Nevertheless, the difference with the project of the Department of the Mekong at the University of Cần Thơ is the expansion and upgrading of its scope pertaining to the student body that would come not only from Vietnam but also Cambodia, Laos, Thailand even China, Myanmar, and Tibet.

As to be expected, the challenges are legion considering the parochial and short term nature of the conflict of interests among the nations in the region. On the other hand, we must also acknowledge that the financial and personnel assistance for the Mekong projects from the international communities is not lacking. The project for the establishment of the Department of the Mekong at the University of Cần Thơ would prove worthy of receiving international support.

It’s part of a strategy to preserve the ecology with an “enlightened and long-term vision”. That’s a price worth paying to protect the livelihood of millions of inhabitants who depend on the water source and resources of the Mekong.

The dream of having a “University of International Stature” for Vietnam has reached a feverish pitch in the country over the last years. When you turn your attention to the existing internal state of affairs, not a single institution of higher learning in Vietnam - including the state universities – is granted the “autonomy” that allows it to function free of government’s interference. The future remains uncertain and I do not know how many more decades it will take before the first Vietnamese institution can join the rank of the 200 best universities in the world. Hopefully, with the establishment of the Department of the Mekong serving as a “think tank” for the seven nations in the region, the University of Cần Thơ will seize on this golden opportunity to achieve the status of an international academic institution. At a regional scale, it can carry out on-site studies about the impacts resulting from the exploitation of the Mekong’s resources.

ĐNV 5_ Suppose a publisher in Vietnam sees the real value of your book Mekong Dòng Sông Nghẽn Mạch and wishes to distribute it inside the country. As things now stand, a priori condition is for the publisher to obtain a government permit. To do so, there is a high probability that the publisher would have to “edit” “sensitive” phrases or in the worst case scenario even sections of your work as he deems necessary. Even if this publisher is fully committed to the interests of the country or to the common good, he must work within the confines of the existing regulations. Confronted with such an eventuality, can you share with us what would be your decision and your reasons for it?

NTV 5_ Your mention of editing or censuring gives me a flashback that reminds me of an experience I had with the publication of my first novel Mây Bão, 47 years ago. At that time I was a 23 year-old medical student in Saigon. The draft was submitted to the “Censor Bureau” and returned to me one month later with a denial notice. The Director of the Information Office at that time was Mr. Phạm Xuân Thái. Besides being a high government official, he was also a well respected scholar well versed in the traditional Sino-Nôm languages. He was the author of the Danh Từ Triết Học or Philosophical Lexicon published in 1950 in Saigon. He was at least one generation older than me. Instead of working with the representative of the “Censor Bureau” I requested a personal meeting with him. He agreed to meet me at the Office of the Director in the Ministry of Information. In his learned and sociable manner, he exchanged with me his ideas about the role of a writer. He impressed on me the idea that an author should reflect the mainstream not underground side of society he lives in. My reply to him was that the writer should do both. To reflect only the mainstream side of it was the job of the Ministry of Information. At the close of the meeting he agreed to give Mây Bão to another censor for a second review. That task fell on the shoulder of Nguyễn Xuân Đàm. I only learned much later that Đàm is also a writer and poet with the pen name Song Hồ. He was very understanding and we exchanged our thoughts about my book. After he submitted his opinion, a permit was issued soon afterward. I was able to retrieve that permit number (2355 HĐKDTƯ-PI-XB NGÀY 5-11-63) from a copy of the book at the library of Cornell University. From then on, we became literary friends and Đàm passed away in the United States not long ago.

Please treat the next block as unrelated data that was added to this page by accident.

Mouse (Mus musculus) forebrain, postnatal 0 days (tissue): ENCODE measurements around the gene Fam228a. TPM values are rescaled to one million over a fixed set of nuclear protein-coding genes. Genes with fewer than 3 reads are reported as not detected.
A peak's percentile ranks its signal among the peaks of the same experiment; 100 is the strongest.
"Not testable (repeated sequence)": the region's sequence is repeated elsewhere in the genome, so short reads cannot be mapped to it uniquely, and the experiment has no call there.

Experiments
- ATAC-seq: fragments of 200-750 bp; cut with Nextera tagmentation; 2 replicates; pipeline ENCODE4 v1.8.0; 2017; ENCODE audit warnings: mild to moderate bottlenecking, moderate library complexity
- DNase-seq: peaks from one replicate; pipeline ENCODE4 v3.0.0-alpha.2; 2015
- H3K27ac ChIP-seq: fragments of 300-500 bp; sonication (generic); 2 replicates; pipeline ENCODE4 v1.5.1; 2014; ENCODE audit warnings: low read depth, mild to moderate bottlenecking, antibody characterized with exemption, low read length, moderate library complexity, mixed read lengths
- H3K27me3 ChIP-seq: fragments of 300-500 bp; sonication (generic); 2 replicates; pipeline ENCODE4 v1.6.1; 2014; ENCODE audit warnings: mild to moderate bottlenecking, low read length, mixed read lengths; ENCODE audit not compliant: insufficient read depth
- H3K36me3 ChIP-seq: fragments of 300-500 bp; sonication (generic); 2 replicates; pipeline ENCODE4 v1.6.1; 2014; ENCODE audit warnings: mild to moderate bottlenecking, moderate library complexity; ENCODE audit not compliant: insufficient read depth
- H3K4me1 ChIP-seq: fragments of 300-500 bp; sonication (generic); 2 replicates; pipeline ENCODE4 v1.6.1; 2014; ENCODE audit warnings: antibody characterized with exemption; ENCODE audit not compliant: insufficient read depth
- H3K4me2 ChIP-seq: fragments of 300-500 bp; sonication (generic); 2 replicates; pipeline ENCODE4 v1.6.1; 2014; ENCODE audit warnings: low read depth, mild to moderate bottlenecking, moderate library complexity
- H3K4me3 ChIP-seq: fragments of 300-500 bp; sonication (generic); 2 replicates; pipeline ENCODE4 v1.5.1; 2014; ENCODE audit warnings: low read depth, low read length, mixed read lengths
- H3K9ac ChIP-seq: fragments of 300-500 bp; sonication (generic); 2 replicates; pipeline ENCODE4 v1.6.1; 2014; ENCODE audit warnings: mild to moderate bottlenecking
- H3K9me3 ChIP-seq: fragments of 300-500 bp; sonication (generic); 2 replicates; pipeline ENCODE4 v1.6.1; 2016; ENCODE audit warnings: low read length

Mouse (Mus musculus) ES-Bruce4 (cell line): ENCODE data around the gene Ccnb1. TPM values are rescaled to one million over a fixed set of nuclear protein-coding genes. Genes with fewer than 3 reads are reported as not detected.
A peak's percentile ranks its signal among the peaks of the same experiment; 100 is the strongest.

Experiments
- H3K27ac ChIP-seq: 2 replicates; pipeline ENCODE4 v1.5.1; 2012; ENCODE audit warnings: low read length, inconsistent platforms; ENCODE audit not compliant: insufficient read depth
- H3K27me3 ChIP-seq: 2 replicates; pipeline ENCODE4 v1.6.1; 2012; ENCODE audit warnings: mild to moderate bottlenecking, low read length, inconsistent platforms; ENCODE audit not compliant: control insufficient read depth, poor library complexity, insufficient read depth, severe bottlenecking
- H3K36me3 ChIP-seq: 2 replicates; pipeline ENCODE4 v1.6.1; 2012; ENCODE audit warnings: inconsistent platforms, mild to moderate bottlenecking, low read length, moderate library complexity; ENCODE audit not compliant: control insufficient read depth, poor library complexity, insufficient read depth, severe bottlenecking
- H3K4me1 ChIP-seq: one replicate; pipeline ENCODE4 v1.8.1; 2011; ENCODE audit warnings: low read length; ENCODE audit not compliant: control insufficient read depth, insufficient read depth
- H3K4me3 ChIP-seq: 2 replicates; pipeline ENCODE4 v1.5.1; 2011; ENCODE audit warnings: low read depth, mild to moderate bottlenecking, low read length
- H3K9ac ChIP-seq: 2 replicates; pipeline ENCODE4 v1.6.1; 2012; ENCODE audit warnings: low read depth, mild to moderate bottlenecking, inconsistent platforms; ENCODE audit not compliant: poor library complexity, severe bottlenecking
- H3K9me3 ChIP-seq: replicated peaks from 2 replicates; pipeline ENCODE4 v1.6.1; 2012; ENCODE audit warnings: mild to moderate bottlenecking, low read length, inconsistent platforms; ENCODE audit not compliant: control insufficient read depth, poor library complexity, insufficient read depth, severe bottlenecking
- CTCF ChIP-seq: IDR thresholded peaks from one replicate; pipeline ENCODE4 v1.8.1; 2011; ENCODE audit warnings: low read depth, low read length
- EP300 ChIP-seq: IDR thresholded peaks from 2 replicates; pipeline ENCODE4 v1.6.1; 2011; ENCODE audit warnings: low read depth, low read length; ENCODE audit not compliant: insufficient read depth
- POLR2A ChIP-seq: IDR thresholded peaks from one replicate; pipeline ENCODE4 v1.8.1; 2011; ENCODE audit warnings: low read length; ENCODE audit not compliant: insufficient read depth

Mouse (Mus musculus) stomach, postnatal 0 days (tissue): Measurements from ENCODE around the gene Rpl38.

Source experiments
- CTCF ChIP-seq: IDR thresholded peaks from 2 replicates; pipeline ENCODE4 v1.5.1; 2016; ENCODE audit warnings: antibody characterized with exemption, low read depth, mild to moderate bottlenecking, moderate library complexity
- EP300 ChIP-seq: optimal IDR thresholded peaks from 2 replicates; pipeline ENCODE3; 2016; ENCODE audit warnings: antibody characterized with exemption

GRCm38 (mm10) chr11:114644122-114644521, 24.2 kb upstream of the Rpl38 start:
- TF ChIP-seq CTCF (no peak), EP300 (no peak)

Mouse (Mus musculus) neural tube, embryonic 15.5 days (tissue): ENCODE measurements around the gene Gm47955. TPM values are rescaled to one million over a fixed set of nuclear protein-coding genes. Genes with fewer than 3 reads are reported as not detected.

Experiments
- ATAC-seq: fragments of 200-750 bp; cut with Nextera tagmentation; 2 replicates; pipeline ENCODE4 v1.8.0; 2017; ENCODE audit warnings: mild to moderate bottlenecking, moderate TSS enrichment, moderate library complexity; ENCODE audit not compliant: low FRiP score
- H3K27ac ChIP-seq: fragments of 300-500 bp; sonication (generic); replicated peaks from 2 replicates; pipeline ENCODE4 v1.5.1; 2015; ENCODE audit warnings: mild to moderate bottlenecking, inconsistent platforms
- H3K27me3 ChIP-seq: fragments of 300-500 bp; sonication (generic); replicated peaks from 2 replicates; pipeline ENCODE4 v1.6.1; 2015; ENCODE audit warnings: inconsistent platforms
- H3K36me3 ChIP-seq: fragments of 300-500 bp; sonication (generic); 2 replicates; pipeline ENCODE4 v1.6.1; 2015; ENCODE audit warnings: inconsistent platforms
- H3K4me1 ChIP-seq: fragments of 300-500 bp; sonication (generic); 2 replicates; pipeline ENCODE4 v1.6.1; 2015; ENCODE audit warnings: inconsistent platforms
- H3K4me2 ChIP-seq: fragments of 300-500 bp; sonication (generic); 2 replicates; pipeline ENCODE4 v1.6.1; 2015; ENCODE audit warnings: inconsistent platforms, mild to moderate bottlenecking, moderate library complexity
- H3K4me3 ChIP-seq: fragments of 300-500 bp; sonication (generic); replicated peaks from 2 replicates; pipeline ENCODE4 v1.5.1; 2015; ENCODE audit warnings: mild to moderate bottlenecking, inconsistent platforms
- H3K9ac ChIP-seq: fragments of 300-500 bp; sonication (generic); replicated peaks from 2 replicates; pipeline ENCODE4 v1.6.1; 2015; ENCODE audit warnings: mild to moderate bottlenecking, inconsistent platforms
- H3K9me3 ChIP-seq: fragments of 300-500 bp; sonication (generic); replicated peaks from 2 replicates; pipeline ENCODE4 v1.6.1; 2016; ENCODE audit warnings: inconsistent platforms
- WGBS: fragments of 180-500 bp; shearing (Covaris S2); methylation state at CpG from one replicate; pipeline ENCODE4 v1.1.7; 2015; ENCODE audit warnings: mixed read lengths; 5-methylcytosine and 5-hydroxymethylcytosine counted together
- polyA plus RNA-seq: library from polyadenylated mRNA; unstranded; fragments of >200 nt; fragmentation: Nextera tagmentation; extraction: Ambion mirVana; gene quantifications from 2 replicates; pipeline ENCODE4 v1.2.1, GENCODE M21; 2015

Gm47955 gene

The difficulties with censorship in South Vietnam did exist before 1975. Nevertheless, there was still some “elbow room” for writers to be creative. At this point, I’d like to share with the readers a section of my interview with Lê Ngộ Châu, the publisher of Bách Khoa Magazine pertaining to the publication of my book Vòng Đai Xanh [Bách Khoa CCCIXX, 1972].

In the mid-1960’s, when Robin Moore’s “The Green Berets” was introduced to the American readers it was hailed as “The novel that blasted a war wide open” and became a best seller for several consecutive weeks in the United States. Its primary theme was to celebrate the heroic martial feats of the Green Berets of the U.S. Special Forces. The secondary aim was to disparage and demean the Vietnamese for their discrimination of the Montagnards living in the Highlands.

Robin Moore is a classmate of President Kennedy at Harvard. This president created the Green Berets as an anti-guerilla unit to fight the unconventional warfare. Moore received military training for almost a year at Fort Braggs and earned his paratrooper badge before being sent to Vietnam with the Green Berets. Soon afterwards, the book was made into a movie with the same name and with John Wayne playing the leading role. The movie was over-dramatized and failed to portray the realities of the Vietnam War.